Unrealistic expectations 101
By Tania Arora, Staff Writer
An entry-level job, as the term suggests, is for a candidate who is about to enter the workforce. And with each passing year of experience, the salary expectations tend to rise as well. As normal as all this may sound, human resource departments of the past years don’t understand this. They have converted the process into a whole new form of a nuisance.
The discovery started after my graduation when I started to hunt for job opportunities. The outcome is that no matter how much education I have, my lack of experience doesn’t even let me step into “entry-level” jobs.
Why would someone with actual experience be applying for a beginner position and accepting lower pay? Where must the actual entry-level candidates go? Positions that are a level higher than entry-level positions have been seen with minimum requirements of five to eight years of experience. In such a time frame, a person could become an assistant director or at least a senior specialist. Brand new five-year-old companies have been seen looking for candidates with 7 to 10 years of experience for a director position. Should I finally say this—that one must spread their legs according to the size of their blanket?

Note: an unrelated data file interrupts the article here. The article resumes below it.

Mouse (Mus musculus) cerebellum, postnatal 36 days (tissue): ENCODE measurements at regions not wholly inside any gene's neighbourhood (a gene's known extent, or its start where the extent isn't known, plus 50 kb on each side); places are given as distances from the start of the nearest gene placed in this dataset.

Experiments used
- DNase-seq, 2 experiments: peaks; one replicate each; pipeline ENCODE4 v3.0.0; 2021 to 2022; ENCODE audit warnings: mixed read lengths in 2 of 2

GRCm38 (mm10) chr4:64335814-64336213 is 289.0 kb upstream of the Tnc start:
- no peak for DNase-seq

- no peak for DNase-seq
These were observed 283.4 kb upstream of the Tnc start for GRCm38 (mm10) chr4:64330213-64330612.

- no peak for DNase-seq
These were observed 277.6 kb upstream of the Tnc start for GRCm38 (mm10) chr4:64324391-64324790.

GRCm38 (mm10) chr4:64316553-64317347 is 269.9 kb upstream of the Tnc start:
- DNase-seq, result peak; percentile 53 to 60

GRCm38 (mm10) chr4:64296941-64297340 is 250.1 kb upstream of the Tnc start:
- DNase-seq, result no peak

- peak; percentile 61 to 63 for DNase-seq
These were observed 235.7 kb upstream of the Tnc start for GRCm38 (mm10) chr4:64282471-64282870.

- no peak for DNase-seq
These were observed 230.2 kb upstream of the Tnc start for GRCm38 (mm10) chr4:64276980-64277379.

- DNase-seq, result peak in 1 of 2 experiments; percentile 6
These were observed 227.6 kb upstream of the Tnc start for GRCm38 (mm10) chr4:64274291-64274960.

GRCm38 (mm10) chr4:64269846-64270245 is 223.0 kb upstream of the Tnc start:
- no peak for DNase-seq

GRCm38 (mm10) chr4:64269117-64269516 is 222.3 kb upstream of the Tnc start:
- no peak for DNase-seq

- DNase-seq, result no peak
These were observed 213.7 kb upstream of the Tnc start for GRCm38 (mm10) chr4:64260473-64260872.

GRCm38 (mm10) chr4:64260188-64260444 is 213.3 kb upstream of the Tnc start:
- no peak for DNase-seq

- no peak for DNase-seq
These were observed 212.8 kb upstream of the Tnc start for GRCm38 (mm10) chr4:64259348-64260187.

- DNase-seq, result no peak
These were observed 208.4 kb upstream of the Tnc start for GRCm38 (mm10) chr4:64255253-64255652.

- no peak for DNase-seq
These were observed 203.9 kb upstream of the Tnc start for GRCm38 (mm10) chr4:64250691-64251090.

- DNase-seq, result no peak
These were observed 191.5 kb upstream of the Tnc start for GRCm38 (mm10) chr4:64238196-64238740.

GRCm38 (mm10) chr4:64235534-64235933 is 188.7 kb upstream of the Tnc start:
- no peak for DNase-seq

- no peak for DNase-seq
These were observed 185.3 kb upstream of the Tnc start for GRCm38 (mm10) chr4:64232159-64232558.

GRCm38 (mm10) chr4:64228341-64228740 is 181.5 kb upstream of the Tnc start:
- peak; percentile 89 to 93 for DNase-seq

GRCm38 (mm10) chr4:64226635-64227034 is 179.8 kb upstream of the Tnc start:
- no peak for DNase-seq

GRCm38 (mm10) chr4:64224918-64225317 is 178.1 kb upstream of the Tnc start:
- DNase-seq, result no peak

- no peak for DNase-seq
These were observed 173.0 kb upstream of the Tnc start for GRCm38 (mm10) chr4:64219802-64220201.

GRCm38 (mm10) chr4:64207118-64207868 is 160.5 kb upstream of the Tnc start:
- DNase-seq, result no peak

Also, I understand companies try to have candidates from different backgrounds, but that will happen anyway if employees are judged by their experience and not their name. What is the point of having questions asking for ethnicity?
Now to criticize the so-called title of these jobs. How hard is it to write the exact title of the job? I always struggle in writing a resume explaining why I am interested in applying for a position that I know nothing about. My mind starts shooting different ideas. One of them being, of course, I need a job and you are hiring. Secondly, I like your office building… Eventually I just type an answer bragging about how great the company is.